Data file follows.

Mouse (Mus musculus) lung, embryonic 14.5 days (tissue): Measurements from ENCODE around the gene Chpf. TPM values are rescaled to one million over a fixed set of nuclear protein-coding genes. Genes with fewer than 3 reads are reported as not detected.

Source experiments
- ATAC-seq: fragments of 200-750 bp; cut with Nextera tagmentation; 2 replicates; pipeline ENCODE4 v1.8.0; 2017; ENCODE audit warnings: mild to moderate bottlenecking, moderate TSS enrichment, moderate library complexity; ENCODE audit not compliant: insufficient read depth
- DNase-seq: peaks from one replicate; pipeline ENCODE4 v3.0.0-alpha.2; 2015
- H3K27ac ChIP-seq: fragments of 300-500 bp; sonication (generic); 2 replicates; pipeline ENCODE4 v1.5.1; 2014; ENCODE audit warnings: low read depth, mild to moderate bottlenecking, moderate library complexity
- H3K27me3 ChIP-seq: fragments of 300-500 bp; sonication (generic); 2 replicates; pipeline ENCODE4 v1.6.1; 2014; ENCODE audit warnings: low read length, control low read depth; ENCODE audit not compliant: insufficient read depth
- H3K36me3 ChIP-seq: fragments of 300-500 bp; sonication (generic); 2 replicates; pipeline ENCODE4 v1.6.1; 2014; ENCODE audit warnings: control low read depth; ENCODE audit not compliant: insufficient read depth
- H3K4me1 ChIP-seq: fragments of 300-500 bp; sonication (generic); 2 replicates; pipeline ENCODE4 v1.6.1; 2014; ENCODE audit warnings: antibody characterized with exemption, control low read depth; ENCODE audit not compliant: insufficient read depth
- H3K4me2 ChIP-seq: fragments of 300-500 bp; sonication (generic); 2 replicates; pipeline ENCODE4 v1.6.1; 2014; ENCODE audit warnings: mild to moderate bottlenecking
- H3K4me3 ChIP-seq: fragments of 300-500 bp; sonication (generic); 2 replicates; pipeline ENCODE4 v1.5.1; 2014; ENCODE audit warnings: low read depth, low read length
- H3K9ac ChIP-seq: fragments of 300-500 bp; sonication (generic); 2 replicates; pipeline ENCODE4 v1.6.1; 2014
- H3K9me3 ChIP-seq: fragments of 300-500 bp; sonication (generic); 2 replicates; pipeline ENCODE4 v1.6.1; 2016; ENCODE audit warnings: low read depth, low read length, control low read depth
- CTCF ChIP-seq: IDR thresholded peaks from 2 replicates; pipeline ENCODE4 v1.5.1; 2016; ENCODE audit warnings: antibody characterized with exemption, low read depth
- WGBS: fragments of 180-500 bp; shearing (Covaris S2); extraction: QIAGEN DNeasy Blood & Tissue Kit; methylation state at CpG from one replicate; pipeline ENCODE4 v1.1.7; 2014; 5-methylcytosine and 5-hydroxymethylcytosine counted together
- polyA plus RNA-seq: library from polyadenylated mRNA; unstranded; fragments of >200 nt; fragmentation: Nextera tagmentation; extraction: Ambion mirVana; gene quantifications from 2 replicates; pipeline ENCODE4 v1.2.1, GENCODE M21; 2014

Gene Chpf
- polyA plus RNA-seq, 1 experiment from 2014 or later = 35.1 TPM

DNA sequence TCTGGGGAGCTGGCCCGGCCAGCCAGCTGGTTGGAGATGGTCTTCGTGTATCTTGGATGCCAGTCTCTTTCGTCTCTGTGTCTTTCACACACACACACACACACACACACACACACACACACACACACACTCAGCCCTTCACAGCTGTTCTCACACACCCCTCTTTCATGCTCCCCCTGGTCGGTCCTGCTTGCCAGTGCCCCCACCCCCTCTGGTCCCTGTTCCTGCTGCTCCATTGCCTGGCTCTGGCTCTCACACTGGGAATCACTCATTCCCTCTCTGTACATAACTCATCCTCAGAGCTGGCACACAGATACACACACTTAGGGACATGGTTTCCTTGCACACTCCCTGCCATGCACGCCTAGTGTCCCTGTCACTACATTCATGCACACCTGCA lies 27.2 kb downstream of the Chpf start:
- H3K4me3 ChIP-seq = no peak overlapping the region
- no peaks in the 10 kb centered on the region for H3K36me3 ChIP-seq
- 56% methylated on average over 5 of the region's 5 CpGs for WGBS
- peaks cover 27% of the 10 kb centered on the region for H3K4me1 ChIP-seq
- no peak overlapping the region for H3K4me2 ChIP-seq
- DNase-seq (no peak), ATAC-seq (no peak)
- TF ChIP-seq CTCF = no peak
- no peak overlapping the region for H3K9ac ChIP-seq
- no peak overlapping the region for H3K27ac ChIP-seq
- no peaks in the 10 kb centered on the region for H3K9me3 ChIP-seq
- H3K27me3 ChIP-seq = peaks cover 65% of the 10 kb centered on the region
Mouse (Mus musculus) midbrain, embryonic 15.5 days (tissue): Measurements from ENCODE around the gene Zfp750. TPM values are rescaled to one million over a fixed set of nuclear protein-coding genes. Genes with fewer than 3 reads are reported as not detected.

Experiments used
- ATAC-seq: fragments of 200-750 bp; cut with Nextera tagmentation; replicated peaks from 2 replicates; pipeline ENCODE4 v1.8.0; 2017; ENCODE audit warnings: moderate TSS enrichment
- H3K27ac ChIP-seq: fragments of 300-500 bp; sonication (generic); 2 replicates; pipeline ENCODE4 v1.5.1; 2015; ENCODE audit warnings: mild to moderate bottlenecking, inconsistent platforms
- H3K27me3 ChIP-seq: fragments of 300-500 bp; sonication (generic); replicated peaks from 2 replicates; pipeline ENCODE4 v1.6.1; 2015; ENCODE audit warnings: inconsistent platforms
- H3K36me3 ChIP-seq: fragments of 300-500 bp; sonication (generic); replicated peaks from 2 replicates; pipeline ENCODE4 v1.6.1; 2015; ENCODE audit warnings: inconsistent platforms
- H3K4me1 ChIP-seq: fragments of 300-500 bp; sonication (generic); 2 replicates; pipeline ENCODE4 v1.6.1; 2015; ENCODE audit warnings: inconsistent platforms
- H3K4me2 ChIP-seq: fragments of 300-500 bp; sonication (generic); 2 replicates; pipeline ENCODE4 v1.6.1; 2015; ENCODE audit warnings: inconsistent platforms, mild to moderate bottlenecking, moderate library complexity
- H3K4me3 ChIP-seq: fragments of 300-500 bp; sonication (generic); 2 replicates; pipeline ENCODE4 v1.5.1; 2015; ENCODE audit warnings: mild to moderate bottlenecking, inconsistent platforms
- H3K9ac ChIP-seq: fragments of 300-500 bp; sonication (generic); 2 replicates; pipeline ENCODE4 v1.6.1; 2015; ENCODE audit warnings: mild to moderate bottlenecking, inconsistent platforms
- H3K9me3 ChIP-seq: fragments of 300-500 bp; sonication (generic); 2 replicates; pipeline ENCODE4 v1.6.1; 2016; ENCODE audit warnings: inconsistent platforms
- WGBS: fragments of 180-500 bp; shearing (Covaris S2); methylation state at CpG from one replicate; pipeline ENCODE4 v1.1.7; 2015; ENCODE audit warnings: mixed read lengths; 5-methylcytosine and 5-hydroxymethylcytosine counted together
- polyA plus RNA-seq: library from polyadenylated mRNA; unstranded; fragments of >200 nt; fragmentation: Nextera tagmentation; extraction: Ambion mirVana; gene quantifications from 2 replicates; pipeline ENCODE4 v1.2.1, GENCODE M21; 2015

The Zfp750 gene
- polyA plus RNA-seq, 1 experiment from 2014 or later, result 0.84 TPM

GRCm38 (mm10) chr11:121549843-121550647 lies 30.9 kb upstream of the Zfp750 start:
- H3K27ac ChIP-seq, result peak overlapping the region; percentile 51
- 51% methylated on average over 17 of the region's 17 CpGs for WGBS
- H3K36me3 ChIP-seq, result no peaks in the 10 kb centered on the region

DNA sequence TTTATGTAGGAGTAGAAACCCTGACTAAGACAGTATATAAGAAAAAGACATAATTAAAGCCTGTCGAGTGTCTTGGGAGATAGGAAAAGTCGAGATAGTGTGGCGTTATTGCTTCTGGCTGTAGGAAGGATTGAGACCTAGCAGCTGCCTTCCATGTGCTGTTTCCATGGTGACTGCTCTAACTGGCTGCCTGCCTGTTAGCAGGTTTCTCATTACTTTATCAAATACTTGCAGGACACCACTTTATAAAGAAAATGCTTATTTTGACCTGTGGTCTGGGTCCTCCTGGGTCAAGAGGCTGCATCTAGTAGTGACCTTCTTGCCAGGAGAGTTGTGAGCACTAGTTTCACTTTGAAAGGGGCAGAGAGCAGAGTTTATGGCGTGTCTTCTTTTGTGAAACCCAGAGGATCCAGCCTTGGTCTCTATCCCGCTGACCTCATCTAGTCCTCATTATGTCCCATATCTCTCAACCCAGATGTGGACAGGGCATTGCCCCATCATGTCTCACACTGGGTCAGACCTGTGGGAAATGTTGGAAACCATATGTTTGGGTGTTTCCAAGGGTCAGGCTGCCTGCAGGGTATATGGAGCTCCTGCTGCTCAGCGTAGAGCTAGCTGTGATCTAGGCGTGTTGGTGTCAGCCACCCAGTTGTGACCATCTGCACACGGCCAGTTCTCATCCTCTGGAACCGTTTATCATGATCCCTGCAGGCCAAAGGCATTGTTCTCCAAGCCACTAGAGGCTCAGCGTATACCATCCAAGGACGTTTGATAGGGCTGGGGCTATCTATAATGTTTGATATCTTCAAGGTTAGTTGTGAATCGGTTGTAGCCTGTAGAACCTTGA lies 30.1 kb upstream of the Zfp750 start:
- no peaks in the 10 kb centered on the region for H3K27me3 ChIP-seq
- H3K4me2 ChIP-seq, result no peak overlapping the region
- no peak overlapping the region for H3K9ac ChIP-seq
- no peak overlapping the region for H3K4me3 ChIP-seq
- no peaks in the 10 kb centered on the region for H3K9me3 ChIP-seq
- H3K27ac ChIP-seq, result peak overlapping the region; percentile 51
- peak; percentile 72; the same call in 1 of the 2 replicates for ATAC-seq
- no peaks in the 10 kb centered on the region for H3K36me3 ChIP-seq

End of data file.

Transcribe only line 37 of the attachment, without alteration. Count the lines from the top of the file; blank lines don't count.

- H3K4me2 ChIP-seq: fragments of 300-500 bp; sonication (generic); 2 replicates; pipeline ENCODE4 v1.6.1; 2015; ENCODE audit warnings: inconsistent platforms, mild to moderate bottlenecking, moderate library complexity